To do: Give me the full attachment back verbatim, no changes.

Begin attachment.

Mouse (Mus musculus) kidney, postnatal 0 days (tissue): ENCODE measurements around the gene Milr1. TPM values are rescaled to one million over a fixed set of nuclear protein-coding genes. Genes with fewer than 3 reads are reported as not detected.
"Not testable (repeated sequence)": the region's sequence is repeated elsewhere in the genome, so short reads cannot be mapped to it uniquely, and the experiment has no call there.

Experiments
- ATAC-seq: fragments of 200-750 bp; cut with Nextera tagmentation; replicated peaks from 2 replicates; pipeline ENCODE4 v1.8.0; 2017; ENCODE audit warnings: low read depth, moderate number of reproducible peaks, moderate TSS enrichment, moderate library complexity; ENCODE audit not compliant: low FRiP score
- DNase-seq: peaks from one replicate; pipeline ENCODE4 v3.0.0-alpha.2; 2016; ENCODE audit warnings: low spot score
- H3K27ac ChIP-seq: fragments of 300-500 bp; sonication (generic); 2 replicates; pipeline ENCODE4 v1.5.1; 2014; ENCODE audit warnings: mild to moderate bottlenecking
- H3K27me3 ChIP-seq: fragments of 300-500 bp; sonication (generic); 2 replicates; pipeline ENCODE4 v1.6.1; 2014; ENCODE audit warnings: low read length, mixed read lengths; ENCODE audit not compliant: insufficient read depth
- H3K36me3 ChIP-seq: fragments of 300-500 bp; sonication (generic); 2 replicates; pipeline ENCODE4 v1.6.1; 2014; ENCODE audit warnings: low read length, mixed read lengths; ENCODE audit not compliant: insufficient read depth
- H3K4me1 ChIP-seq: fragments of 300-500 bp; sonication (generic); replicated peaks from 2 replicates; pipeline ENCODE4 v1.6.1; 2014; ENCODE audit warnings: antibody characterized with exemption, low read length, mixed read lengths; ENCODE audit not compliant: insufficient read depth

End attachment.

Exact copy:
Mouse (Mus musculus) kidney, postnatal 0 days (tissue): ENCODE measurements around the gene Milr1. TPM values are rescaled to one million over a fixed set of nuclear protein-coding genes. Genes with fewer than 3 reads are reported as not detected.
"Not testable (repeated sequence)": the region's sequence is repeated elsewhere in the genome, so short reads cannot be mapped to it uniquely, and the experiment has no call there.

Experiments
- ATAC-seq: fragments of 200-750 bp; cut with Nextera tagmentation; replicated peaks from 2 replicates; pipeline ENCODE4 v1.8.0; 2017; ENCODE audit warnings: low read depth, moderate number of reproducible peaks, moderate TSS enrichment, moderate library complexity; ENCODE audit not compliant: low FRiP score
- DNase-seq: peaks from one replicate; pipeline ENCODE4 v3.0.0-alpha.2; 2016; ENCODE audit warnings: low spot score
- H3K27ac ChIP-seq: fragments of 300-500 bp; sonication (generic); 2 replicates; pipeline ENCODE4 v1.5.1; 2014; ENCODE audit warnings: mild to moderate bottlenecking
- H3K27me3 ChIP-seq: fragments of 300-500 bp; sonication (generic); 2 replicates; pipeline ENCODE4 v1.6.1; 2014; ENCODE audit warnings: low read length, mixed read lengths; ENCODE audit not compliant: insufficient read depth
- H3K36me3 ChIP-seq: fragments of 300-500 bp; sonication (generic); 2 replicates; pipeline ENCODE4 v1.6.1; 2014; ENCODE audit warnings: low read length, mixed read lengths; ENCODE audit not compliant: insufficient read depth
- H3K4me1 ChIP-seq: fragments of 300-500 bp; sonication (generic); replicated peaks from 2 replicates; pipeline ENCODE4 v1.6.1; 2014; ENCODE audit warnings: antibody characterized with exemption, low read length, mixed read lengths; ENCODE audit not compliant: insufficient read depth